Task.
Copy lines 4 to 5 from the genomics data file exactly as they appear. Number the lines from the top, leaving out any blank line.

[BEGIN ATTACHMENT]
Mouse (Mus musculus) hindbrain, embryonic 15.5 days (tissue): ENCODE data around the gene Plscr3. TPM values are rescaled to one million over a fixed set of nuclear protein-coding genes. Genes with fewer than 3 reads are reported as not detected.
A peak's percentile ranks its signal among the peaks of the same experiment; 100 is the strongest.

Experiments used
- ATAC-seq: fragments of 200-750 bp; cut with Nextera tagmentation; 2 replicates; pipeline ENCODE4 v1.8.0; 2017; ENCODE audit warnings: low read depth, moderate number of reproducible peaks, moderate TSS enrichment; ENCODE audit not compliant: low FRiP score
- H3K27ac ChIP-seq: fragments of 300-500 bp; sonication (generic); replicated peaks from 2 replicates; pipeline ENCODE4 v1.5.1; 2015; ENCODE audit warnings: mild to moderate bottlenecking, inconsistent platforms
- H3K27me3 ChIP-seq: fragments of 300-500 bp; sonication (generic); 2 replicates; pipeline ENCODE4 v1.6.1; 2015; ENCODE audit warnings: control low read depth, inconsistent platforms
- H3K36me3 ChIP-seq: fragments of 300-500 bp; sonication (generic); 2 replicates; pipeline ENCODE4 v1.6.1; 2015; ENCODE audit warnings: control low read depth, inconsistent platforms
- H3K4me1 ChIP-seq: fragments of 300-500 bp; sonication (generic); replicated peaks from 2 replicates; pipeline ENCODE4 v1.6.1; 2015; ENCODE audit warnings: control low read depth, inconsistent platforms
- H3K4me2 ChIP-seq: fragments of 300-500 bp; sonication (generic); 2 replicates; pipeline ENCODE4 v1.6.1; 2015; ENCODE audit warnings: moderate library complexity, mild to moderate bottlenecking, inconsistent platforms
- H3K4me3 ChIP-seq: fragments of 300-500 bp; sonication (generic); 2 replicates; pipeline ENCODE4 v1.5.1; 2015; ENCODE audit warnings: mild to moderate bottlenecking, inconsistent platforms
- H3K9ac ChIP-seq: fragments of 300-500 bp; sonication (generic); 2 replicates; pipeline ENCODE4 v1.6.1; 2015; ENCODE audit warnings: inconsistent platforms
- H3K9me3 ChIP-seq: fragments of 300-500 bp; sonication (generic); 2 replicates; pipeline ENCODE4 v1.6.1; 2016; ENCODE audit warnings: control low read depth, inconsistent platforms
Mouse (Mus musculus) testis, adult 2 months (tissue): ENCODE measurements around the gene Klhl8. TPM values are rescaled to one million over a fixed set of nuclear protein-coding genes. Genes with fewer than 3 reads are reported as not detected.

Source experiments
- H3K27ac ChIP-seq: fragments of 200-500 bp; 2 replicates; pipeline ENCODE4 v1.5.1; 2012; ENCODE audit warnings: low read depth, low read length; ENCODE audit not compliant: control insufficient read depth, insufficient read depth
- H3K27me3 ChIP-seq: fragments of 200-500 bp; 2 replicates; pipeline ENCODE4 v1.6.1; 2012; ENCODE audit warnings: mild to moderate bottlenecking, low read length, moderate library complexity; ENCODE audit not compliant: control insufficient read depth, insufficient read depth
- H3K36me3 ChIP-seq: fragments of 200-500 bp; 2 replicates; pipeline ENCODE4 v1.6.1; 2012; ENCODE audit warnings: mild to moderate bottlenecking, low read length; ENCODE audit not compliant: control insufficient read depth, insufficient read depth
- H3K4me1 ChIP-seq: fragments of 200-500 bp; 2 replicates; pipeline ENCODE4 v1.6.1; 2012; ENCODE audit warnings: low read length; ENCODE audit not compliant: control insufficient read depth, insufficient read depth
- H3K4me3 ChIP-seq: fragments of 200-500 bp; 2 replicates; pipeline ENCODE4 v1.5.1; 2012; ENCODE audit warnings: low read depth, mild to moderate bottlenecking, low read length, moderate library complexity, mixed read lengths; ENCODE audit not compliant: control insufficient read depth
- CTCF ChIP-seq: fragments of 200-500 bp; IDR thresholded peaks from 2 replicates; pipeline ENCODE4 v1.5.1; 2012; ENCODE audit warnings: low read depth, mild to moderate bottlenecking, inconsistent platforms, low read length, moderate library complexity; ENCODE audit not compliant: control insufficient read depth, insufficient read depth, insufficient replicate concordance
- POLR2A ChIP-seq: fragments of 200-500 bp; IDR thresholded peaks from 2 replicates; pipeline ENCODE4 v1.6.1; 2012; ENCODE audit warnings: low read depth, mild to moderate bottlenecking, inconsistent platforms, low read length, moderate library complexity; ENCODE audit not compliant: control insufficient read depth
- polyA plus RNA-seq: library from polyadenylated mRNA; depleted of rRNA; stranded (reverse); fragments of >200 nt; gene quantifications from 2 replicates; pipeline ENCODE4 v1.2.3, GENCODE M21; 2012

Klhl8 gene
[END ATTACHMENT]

- ATAC-seq: fragments of 200-750 bp; cut with Nextera tagmentation; 2 replicates; pipeline ENCODE4 v1.8.0; 2017; ENCODE audit warnings: low read depth, moderate number of reproducible peaks, moderate TSS enrichment; ENCODE audit not compliant: low FRiP score
- H3K27ac ChIP-seq: fragments of 300-500 bp; sonication (generic); replicated peaks from 2 replicates; pipeline ENCODE4 v1.5.1; 2015; ENCODE audit warnings: mild to moderate bottlenecking, inconsistent platforms